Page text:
Imagining Mars

I had a dream last night about something that I quite often dream about: the colonization of Mars. I love dreams like this because they always enable me to imagine things that I never would have imagined otherwise.

In this particular dream, Mars had been colonized and built upon to the following extent: There were good roads leading to a wide variety of businesses that existed in support of the primary economy of Mars, which I imagine to be extraction. In other words, it's most likely to me that life on Mars would revolve around mining, and to a lesser extent construction, and that all other businesses would serve to support those industries. There were shops and convenience stores, but they were sparsely stocked. There were bars and restaurants, mostly serving unappealing food like sandwiches, and also serving plenty of alcohol with which the Martian workers could "while away their time."

Interestingly, albeit unrealistically, buildings and cars on my Dream Mars were mostly open-air. Everyone had their doors open and their windows rolled down. Business establishments would generate their own oxygen, somehow, for patrons to breathe. People had grown accustomed to the difficulty of breathing the CO2 atmosphere of Mars as they made their way from Point A to Point B. My "host," the person in my dream who was showing me around the place, could generate oxygen in his car, too, but simply preferred the feel of the open air, just as all the other residents of Mars did. So, a good portion of my visit to Dream Mars was spent kind of suffocating as we traveled from place to place. It was frustrating for me, but my host assured me that I'd get used to it eventually. 

Obviously, such a thing would be impossible on real Mars. You'd only be able to last about as long as you could hold your breath. You'd need to find an enclosed building with breathable air as soon as possible, or else port your air with you in a space suit. But my dream wasn't a dream about what would happen if we plopped a bunch of present-day humans on present-day Mars using present-day technology. Instead, it was about the future.

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A while back, I also thought of a similar sort of story. In it, human beings colonize Mars and exist there for hundreds of years before two major factions have an irreconcilable conflict, and the losing faction is banished from the colony. Ill equipped to survive the Martian landscape with whatever technology they could carry with them, and regularly exposed to the high solar radiation of the surface of Mars, this losing faction eventually, over time, evolves the ability to withstand high levels of radiation without suffering biological damage, and also the ability to breathe Martian air - or at least whatever middle-step the atmosphere of a partially colonized Mars might be like.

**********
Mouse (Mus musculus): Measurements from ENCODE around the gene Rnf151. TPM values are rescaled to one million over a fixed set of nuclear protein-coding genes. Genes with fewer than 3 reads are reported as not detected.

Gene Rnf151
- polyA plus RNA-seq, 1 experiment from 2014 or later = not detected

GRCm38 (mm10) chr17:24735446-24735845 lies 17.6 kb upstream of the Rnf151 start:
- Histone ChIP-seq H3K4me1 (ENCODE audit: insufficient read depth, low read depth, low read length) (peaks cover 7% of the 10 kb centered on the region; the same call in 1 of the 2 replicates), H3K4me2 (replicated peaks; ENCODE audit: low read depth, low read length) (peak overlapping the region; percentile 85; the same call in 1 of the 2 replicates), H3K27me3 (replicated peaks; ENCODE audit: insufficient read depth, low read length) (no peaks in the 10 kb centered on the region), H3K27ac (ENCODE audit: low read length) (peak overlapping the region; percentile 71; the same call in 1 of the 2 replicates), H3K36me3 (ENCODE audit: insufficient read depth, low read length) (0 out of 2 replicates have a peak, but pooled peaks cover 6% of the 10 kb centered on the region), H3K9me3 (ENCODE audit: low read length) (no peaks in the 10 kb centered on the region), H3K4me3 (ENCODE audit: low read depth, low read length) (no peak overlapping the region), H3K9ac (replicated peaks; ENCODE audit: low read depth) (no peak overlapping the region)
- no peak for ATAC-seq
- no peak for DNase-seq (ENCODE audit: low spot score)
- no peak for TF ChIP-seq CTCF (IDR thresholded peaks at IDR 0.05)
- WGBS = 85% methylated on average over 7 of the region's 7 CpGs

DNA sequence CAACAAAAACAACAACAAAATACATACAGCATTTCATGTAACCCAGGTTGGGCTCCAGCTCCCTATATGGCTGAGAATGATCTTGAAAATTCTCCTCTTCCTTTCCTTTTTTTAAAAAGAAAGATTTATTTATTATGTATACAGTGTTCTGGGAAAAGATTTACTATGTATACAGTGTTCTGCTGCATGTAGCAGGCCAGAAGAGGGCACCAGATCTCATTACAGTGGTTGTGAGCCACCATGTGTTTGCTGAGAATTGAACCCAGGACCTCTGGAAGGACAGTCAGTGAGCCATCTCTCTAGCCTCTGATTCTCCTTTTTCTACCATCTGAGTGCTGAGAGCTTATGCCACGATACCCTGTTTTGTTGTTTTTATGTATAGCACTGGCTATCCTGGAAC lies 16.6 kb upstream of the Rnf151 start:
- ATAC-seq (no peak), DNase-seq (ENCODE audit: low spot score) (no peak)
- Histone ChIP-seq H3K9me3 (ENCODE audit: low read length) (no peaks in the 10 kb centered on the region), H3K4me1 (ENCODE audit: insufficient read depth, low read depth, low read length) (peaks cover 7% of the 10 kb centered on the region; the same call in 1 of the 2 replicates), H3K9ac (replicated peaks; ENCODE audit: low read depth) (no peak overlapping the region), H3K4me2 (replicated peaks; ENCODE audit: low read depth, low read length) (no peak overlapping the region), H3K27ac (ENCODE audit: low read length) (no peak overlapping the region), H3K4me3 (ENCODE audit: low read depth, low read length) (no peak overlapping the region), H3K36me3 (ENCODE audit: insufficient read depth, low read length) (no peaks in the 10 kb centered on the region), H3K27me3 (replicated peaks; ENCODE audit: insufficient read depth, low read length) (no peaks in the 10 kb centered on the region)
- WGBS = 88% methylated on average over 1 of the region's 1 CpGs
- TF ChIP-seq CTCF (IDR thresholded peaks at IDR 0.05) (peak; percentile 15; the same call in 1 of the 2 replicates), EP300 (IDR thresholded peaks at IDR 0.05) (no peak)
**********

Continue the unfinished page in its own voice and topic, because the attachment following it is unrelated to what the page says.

The rest of this story revolved around the discovery of this very profound human evolution and its implications for the two Martian "factions." Would they separate permanently? Would they intermarry and cooperate? What would happen?

I'll have to actually write the book some day to find out.

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The key feature of all of these dreams and ideas I have about Mars is that building up and maintaining a "bubble world" on the surface of the planet, where humans must always be encased in glass with a steady supply of oxygen pumped around, has always struck me as a terrible way of life, one that is only feasible in the very short run. In my mind, Mars is only inhabitable if it can be terraformed. A generations-long project would have to ensue, during which humans would have to discover a way for Mars to maintain a thicker atmosphere, and for that atmosphere to be made of nitrogen, oxygen, argon, and carbon dioxide, just as Earth's atmosphere is. In order to achieve that, humans would have to discover a way to convert the existing Martian atmosphere to something that it currently isn't. Humans would have to figure out a way to protect that atmosphere from the kind of solar radiation that would destroy it - and that means either manufacturing an electromagnetic field around the planet (since Mars isn't capable of generating its own), or somehow constructing a thick ozone layer, under which an even thicker breathable atmosphere would reside.